Submitted by Kelli M

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  • ParentsI love that my children love to read; however, reading with my 2-year-old son, Bryce, is very different at this stage than it was with my now 4-year-old daughter, Alex.


My 4-Year-Old Daughter

My daughter was distinctly interested in learning how to mimic every sound she heard, focused on remembering every word I read to her. Before she was three, she had memorized entire stories and would “read” each one page by page before she could actually read a word.

My 2-Year-Old Son

My Son loves to read, but for him reading is purely about entertainment. He’s not at all interested in the flow of a story and what it’s about. He simply wants to laugh at the funny voices I use for each character and mimic the sound effects I add to every action word that comes along. So, yes, my son loves reading, but his focus is entirely different than my early-reading daughter’s was.

His Reading Path is Different

Alex was self-driven and focused on conquering the skill. Bryce just wants to have fun with reading and not think too much about the process. Does it worry me that he is clearly not on the same path that my daughter chose as her mission? Not at all. I simply accommodate his learning style with the books I choose and the manner in which I read to him.

Types of Books My Son Enjoys and Why He Likes Them


  1. Rhyming Stories: These stories are easy to set to a tune and “sing” which keeps his attention longer than a hum-drum, basic read does – I’ll repeat the rhyming sounds for emphasis and point to each word (he may not strive to memorize entire stories, but he’s learning, whether he knows it or not) – Pooh’s Rhyme Time books are good about featuring pictures of objects with the corresponding names underneath, so Bryce will actually say the word when he sees the visual clue (it’s nice how learning just happens)
  2. Stories with Vivid, Distinctive Characters – These stories lend themselves well to being acted out with different funny voices for each character (again, the entertainment factor at work here) – Jon Scieszka’s Trucktown series is wonderful; it provides vivid characters to act out, as well as great action to “sound” out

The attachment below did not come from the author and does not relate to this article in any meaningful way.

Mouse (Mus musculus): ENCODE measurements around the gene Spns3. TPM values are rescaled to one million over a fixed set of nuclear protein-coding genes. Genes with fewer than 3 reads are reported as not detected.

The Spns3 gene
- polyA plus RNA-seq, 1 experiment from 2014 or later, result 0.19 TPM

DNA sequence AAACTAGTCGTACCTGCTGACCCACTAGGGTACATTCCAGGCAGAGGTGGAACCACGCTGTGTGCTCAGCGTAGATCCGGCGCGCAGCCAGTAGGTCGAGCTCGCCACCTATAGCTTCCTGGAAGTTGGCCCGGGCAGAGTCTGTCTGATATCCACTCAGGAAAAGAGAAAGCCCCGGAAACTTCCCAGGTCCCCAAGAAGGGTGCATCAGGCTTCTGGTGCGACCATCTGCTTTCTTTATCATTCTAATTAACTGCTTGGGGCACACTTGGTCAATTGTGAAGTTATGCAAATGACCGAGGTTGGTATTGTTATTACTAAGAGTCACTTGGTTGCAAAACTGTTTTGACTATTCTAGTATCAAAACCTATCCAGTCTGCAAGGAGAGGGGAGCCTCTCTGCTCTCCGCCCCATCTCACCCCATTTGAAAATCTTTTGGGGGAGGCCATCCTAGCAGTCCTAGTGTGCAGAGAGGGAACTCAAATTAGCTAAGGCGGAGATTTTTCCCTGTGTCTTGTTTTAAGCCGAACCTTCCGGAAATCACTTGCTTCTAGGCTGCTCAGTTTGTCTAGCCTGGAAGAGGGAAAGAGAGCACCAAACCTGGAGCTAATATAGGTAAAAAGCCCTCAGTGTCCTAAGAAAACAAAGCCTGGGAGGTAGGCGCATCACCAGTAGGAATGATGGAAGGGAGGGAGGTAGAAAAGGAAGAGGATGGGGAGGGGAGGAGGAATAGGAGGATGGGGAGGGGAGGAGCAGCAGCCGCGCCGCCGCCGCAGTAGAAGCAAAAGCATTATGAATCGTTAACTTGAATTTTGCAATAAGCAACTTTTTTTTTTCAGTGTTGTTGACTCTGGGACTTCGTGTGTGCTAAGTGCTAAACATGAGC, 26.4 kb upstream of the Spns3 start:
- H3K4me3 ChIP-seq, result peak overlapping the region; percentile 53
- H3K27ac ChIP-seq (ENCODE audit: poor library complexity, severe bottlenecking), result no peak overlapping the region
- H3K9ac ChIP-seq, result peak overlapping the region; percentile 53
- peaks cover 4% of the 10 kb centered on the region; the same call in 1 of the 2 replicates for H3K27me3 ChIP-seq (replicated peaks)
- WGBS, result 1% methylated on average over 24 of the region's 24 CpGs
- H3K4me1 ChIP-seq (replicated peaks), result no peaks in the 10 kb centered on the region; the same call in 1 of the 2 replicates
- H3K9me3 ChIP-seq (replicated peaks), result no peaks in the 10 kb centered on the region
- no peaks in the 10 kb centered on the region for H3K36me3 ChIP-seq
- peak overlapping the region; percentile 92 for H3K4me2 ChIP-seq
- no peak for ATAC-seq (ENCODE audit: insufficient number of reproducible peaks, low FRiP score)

3. Action-Packed Stories – These stories take the entertainment factor a step further by providing interactive opportunities – Bryce loves to watch for the action and create his own little soundtrack for the blast, crash or boom – again, check out Jon Scieszka’s Trucktown series for great action stories and engaging characters

Making It Fun So He Loves to Read

So, I have fun reading with my little boy, and I resist the urge to compare his learning style with my daughter’s. Bryce will grow up loving to read, perhaps for different reasons than his sister’s. However, loving to read is the first step he’ll take toward writing that Pulitzer Prize winning novel someday… and perhaps Alex will be a professional golfer on the LPGA tour.

#1

Mike McQueen

Location: Colorado, USA

Positions: Parent, Classroom Teacher, Librarian


Wow Kelli, your article is a testimony to the importance that parents engage their sons at an early age. If you keep tailoring to his reading needs / interests, I have no doubt that he will like to read as he grows up. Way to go!


 

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#2

Debby-6-Kids

Location: Rhode Island, USA

Position: Parent


Hi Kelli,

  What a great article! An yes, I think when parents relax a bit and understand that all of our children learn at different paces and different ways it makes things a whole lot easier. I am also a firm believer that when your children know you are relaxed and enjoying what you are doing with them they too are relaxed and enjoying thus making it easier for them to actually learn.


 

Thanks, Debby


#3

boolagunilla

Location: Manila, Philippines

Position: Parent


Hi Kelli,

I love the article.  You have just given me encouragment on being relaxed. I also believed that children at a very young age should be encouraged and not forced, and this brings better results when they grow. Plus they tend to appreciate things better.


 

-Boo Lagunilla-

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